North American markets were pummelled on Friday as the TSX entered correction territory and oil prices plunged by more than 10 per cent amid a painful selloff that continues to be spurred on by the coronavirus outbreak.
The Canadian benchmark index closed down 379 points and has shed more than 9.9 per cent in the 11 trading days since it reached a record high of 17,970 points on Feb. 20. The U.S. Dow Jones Industrial Average and S&P 500 indices fared slightly better after a late rally halved their losses. Still, they closed down 0.9 per cent and 1.7 per cent, respectively.
Sightline Wealth Management senior vice-president Paul de Sousa described the selloff as unsettling, but also one that isn’t particularly surprising.
“I think the markets were overvalued and they were almost looking for a reason to sell off,” de Sousa said. “It’s human nature to try to squeeze every drop of returns out of the fruit and I think they’ve been dealt quite a swift blow.”
The coronavirus, which has now infected more than 100,000 people and killed 3,400, continues to weigh on investors who are still unsure of how far it will spread and what the domino effect will be on businesses. Any continued downward move by the markets will depend on how many more cases are recorded and how many more countries it spreads to, de Sousa said.
K.J. Harrison Investors CEO Joel Clark is confident the markets will eventually rebound, but he is staying on the sidelines for now. Clark uses the CBOE Volatility Index, a fear gauge for the markets also known as the VIX, to guide some of his investment decisions — and it’s telling him that inaction remains the best path.
“The VIX is at 45 and any time the VIX is over 31, the market is uninvestible,” Clark said. “The only things working right now are bonds and gold. There isn’t anything in the equity market immune to the selloff.”
With turmoil in equity markets, some investors have apparently turned to debt. Yields for the five-year and 10-year Government of Canada bonds fell below one per cent this week. Despite climbing at times on Friday, those yields still ended up hovering at around 0.68 per cent and 0.73 per cent, respectively.
I’d rather own technology on a big correction than I would oil
Joel Clark, CEO, K.J. Harrison Investors
Oil prices were also bludgeoned on Friday, sinking into a deeper bear market after after Russia balked at OPEC’s proposed steep production cuts to stabilize prices hit by economic fallout from the coronavirus, and OPEC responded by removing limits on its own production.
The cut has yet to materialize, with Western Canada Select falling about 13 per cent Friday to US$27.88. Since reaching its 2020 high of US$41.35 in January, the Canadian benchmark is now down more than 30 per cent.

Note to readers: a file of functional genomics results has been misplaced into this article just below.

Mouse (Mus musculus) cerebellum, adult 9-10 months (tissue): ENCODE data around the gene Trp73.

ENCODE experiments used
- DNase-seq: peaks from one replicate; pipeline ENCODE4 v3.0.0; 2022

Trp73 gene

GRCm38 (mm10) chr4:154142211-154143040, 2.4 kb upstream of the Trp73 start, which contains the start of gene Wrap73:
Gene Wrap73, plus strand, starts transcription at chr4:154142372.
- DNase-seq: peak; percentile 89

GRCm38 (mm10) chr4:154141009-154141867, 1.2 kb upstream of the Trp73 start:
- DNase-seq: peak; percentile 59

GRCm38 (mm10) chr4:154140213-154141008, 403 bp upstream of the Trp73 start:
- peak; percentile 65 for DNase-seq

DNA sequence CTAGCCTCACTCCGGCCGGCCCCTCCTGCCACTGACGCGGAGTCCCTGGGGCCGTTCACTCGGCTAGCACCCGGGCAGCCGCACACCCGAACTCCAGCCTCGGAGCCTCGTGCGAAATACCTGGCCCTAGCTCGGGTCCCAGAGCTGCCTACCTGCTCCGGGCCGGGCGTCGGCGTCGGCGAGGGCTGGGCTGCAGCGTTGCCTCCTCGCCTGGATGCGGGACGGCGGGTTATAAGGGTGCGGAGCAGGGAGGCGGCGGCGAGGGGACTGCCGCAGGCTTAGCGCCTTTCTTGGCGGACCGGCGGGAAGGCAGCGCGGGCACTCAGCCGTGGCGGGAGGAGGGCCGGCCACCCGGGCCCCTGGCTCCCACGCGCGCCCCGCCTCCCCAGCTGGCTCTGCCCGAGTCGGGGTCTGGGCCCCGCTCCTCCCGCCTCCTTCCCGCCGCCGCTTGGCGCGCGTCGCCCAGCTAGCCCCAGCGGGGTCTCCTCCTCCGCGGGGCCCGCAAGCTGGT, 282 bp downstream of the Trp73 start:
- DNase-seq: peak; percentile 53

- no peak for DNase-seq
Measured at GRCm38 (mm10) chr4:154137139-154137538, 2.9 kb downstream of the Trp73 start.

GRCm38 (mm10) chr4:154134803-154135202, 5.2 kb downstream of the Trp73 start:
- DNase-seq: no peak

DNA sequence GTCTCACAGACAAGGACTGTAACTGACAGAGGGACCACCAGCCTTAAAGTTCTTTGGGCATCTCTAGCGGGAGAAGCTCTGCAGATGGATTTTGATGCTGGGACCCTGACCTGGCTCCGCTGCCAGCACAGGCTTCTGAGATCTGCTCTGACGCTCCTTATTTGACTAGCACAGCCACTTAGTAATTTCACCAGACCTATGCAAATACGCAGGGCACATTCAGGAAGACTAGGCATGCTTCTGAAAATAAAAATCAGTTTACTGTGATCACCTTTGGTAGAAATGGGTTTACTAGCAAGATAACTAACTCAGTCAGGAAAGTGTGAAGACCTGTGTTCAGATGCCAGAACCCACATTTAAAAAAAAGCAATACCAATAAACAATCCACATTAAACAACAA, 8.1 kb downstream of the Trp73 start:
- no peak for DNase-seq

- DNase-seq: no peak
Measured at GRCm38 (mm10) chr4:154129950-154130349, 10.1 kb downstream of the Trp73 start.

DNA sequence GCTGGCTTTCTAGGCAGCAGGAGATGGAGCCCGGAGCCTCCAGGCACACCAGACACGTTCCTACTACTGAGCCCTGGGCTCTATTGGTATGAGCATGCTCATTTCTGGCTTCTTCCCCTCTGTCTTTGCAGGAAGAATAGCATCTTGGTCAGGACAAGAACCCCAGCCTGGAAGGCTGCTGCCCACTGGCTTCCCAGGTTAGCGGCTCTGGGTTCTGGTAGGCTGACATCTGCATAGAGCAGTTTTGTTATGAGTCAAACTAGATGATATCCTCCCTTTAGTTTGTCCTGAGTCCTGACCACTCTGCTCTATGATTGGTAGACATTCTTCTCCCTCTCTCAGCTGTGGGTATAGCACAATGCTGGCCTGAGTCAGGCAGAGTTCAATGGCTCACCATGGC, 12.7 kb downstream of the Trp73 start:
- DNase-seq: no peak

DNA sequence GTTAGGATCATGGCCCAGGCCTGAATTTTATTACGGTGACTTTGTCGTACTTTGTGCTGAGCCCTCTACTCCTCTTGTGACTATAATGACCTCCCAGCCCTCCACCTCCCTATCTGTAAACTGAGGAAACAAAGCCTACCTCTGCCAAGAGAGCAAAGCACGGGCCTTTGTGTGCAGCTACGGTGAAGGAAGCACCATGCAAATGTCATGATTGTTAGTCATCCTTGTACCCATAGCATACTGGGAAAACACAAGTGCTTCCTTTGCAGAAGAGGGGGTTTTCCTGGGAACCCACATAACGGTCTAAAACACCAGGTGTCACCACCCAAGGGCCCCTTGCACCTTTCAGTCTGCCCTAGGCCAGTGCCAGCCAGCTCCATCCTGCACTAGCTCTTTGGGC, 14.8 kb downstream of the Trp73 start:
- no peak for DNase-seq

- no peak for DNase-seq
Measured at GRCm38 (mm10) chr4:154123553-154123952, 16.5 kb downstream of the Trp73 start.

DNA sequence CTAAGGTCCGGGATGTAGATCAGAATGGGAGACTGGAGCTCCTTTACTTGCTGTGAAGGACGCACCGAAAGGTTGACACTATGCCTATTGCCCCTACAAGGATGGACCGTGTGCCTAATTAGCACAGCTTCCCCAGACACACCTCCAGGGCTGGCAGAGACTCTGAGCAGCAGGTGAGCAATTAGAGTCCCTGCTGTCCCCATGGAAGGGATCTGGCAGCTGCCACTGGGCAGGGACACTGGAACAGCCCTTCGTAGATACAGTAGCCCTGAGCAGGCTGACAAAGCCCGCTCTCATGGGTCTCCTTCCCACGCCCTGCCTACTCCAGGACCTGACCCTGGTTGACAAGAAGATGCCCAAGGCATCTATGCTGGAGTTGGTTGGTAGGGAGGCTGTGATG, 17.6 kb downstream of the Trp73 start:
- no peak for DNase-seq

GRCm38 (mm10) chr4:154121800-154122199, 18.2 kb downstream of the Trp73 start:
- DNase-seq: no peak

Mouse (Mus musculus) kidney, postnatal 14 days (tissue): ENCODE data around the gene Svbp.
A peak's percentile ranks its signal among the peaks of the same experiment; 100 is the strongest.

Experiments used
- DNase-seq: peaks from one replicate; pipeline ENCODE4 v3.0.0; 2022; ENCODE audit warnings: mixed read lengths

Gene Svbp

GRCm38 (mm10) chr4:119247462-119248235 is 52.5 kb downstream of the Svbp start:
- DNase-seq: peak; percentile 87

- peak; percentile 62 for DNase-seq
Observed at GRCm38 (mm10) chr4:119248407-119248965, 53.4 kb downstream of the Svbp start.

U.S. West Texas Intermediate crude dropped US$4.62, or 10.1 per cent, to US$41.28, its lowest close since August 2016 and the largest daily percentage loss since November 2014.
OPEC’s struggles to deal with the damage caused by the coronavirus outbreak will likely continue to squeeze energy prices. In China, the epicentre of the outbreak, OPEC has lost significant business from the world’s largest oil importer as demand for fuel has plunged by more than 20 per cent — or three million barrels per day — this year.
Under pressure, OPEC has been looking to implement an output cut of 1.5 million barrels per day until the end of 2020. That would be on top of an already enforced cut of 2.1 million barrels per day currently in force.
Analysts from TD Securities noted that the ongoing spread of the coronavirus had already “weighed heavy ” on crude oil markets.
Clark likens oil markets to a “do not fly zone.”
“I don’t see capital coming back in a big way,” he said. “I’d rather own technology on a big correction than I would certainly oil.”
Before the U.S. markets bounced in the final hour of trading to halve their losses, de Sousa said that stocks could bounce by two to three per cent in the short term before plunging an additional 10 to 15 per cent in the coming months.
Long-term-minded investors who are looking to buy into the weakness can do so, de Sousa said, but only with one-third of their intended final position at a time. That’ll grant them the possibility of averaging out to the downside if the losses continue to occur.
“I think the worst is yet to come,” he said. “To think of this as a bottom is probably wishful thinking.”